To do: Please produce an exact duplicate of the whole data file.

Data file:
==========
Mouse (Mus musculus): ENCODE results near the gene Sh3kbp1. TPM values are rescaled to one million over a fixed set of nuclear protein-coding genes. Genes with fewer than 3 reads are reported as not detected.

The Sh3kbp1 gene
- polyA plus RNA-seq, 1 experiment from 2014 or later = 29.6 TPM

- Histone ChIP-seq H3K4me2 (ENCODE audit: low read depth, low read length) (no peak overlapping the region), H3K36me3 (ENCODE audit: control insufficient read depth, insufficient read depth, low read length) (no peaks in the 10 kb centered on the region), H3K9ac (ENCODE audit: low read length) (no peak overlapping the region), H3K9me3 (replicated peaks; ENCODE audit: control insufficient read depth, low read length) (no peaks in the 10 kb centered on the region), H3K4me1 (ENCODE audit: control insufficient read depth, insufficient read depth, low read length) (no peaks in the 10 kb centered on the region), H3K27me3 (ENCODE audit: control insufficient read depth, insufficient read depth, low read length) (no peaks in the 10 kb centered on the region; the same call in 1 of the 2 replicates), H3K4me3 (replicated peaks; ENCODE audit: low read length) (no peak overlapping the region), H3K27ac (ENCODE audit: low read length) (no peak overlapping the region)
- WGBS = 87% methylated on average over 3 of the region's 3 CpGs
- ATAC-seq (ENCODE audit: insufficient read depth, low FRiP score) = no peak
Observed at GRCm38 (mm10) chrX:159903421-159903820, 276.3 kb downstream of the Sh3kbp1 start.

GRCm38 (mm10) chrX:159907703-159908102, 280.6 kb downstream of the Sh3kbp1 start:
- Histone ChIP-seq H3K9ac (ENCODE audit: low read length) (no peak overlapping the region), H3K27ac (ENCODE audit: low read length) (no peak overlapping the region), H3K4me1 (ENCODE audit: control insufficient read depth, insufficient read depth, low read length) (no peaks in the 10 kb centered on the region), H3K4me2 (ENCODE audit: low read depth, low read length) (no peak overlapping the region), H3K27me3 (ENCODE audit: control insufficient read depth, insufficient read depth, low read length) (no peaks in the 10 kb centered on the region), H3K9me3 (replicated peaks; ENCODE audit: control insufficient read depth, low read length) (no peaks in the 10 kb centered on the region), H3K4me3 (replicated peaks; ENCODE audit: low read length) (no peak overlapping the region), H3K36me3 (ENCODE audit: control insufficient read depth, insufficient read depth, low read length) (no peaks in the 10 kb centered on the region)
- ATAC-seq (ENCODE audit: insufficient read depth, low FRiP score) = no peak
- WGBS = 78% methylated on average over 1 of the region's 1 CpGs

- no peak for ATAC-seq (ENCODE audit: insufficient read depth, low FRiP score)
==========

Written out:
Mouse (Mus musculus): ENCODE results near the gene Sh3kbp1. TPM values are rescaled to one million over a fixed set of nuclear protein-coding genes. Genes with fewer than 3 reads are reported as not detected.

The Sh3kbp1 gene
- polyA plus RNA-seq, 1 experiment from 2014 or later = 29.6 TPM

- Histone ChIP-seq H3K4me2 (ENCODE audit: low read depth, low read length) (no peak overlapping the region), H3K36me3 (ENCODE audit: control insufficient read depth, insufficient read depth, low read length) (no peaks in the 10 kb centered on the region), H3K9ac (ENCODE audit: low read length) (no peak overlapping the region), H3K9me3 (replicated peaks; ENCODE audit: control insufficient read depth, low read length) (no peaks in the 10 kb centered on the region), H3K4me1 (ENCODE audit: control insufficient read depth, insufficient read depth, low read length) (no peaks in the 10 kb centered on the region), H3K27me3 (ENCODE audit: control insufficient read depth, insufficient read depth, low read length) (no peaks in the 10 kb centered on the region; the same call in 1 of the 2 replicates), H3K4me3 (replicated peaks; ENCODE audit: low read length) (no peak overlapping the region), H3K27ac (ENCODE audit: low read length) (no peak overlapping the region)
- WGBS = 87% methylated on average over 3 of the region's 3 CpGs
- ATAC-seq (ENCODE audit: insufficient read depth, low FRiP score) = no peak
Observed at GRCm38 (mm10) chrX:159903421-159903820, 276.3 kb downstream of the Sh3kbp1 start.

GRCm38 (mm10) chrX:159907703-159908102, 280.6 kb downstream of the Sh3kbp1 start:
- Histone ChIP-seq H3K9ac (ENCODE audit: low read length) (no peak overlapping the region), H3K27ac (ENCODE audit: low read length) (no peak overlapping the region), H3K4me1 (ENCODE audit: control insufficient read depth, insufficient read depth, low read length) (no peaks in the 10 kb centered on the region), H3K4me2 (ENCODE audit: low read depth, low read length) (no peak overlapping the region), H3K27me3 (ENCODE audit: control insufficient read depth, insufficient read depth, low read length) (no peaks in the 10 kb centered on the region), H3K9me3 (replicated peaks; ENCODE audit: control insufficient read depth, low read length) (no peaks in the 10 kb centered on the region), H3K4me3 (replicated peaks; ENCODE audit: low read length) (no peak overlapping the region), H3K36me3 (ENCODE audit: control insufficient read depth, insufficient read depth, low read length) (no peaks in the 10 kb centered on the region)
- ATAC-seq (ENCODE audit: insufficient read depth, low FRiP score) = no peak
- WGBS = 78% methylated on average over 1 of the region's 1 CpGs

- no peak for ATAC-seq (ENCODE audit: insufficient read depth, low FRiP score)